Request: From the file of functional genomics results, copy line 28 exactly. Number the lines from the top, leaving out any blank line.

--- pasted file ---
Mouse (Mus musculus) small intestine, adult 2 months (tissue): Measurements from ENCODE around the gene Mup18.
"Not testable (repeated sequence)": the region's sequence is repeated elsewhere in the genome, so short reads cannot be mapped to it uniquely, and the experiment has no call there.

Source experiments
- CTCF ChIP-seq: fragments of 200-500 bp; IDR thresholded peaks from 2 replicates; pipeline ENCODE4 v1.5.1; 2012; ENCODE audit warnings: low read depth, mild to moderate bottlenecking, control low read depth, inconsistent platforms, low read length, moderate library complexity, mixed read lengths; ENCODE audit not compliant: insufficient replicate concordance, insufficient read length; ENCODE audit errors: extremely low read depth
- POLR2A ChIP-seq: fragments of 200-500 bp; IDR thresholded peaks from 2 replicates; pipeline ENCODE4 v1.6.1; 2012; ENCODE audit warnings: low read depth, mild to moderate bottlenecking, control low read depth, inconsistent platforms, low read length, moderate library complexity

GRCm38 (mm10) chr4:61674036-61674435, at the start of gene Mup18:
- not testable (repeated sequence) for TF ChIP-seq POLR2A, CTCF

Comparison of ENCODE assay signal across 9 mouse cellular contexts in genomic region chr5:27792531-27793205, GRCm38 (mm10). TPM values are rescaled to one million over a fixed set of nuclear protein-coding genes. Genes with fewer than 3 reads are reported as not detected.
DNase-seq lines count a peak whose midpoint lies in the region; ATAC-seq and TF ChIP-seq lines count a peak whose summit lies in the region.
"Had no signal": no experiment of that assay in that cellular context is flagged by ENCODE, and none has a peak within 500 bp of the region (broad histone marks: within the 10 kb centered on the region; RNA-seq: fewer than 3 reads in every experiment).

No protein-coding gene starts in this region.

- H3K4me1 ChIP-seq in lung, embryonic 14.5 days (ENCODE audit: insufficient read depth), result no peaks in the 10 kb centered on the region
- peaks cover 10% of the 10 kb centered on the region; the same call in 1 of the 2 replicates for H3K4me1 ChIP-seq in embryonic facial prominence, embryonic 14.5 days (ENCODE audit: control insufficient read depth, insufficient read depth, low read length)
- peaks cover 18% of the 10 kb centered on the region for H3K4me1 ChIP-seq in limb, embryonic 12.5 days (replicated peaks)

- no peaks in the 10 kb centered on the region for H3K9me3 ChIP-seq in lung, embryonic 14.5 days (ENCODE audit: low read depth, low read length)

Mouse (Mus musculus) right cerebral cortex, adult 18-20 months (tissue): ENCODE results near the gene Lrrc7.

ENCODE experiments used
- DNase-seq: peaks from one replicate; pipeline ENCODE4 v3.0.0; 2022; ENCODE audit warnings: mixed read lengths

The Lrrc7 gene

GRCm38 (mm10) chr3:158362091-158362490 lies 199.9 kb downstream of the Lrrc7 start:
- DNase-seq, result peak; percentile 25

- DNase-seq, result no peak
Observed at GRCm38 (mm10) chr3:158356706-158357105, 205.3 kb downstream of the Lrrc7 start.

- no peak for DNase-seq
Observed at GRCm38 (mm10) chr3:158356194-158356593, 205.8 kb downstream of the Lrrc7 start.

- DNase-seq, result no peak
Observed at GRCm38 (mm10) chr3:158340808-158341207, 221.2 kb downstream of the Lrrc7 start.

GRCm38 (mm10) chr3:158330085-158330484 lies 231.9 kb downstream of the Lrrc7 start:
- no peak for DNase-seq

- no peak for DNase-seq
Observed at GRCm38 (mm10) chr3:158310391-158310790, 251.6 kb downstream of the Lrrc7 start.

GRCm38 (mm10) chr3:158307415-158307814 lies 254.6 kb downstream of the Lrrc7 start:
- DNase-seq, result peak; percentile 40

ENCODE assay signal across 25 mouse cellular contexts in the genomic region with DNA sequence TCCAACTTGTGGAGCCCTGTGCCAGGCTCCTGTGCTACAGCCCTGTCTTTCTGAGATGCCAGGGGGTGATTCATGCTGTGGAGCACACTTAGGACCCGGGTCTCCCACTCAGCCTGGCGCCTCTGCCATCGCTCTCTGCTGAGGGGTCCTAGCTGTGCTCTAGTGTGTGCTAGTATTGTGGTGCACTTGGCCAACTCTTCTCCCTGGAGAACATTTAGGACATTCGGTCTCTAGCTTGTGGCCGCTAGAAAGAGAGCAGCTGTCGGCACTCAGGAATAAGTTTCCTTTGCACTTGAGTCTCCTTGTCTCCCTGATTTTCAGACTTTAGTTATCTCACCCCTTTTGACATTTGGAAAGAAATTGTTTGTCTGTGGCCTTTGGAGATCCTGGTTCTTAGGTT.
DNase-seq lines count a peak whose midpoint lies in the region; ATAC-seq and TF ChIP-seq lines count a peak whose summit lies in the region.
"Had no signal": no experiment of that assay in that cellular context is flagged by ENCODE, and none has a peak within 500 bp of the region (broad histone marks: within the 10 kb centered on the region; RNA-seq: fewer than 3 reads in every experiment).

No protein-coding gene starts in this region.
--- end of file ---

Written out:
GRCm38 (mm10) chr3:158330085-158330484 lies 231.9 kb downstream of the Lrrc7 start: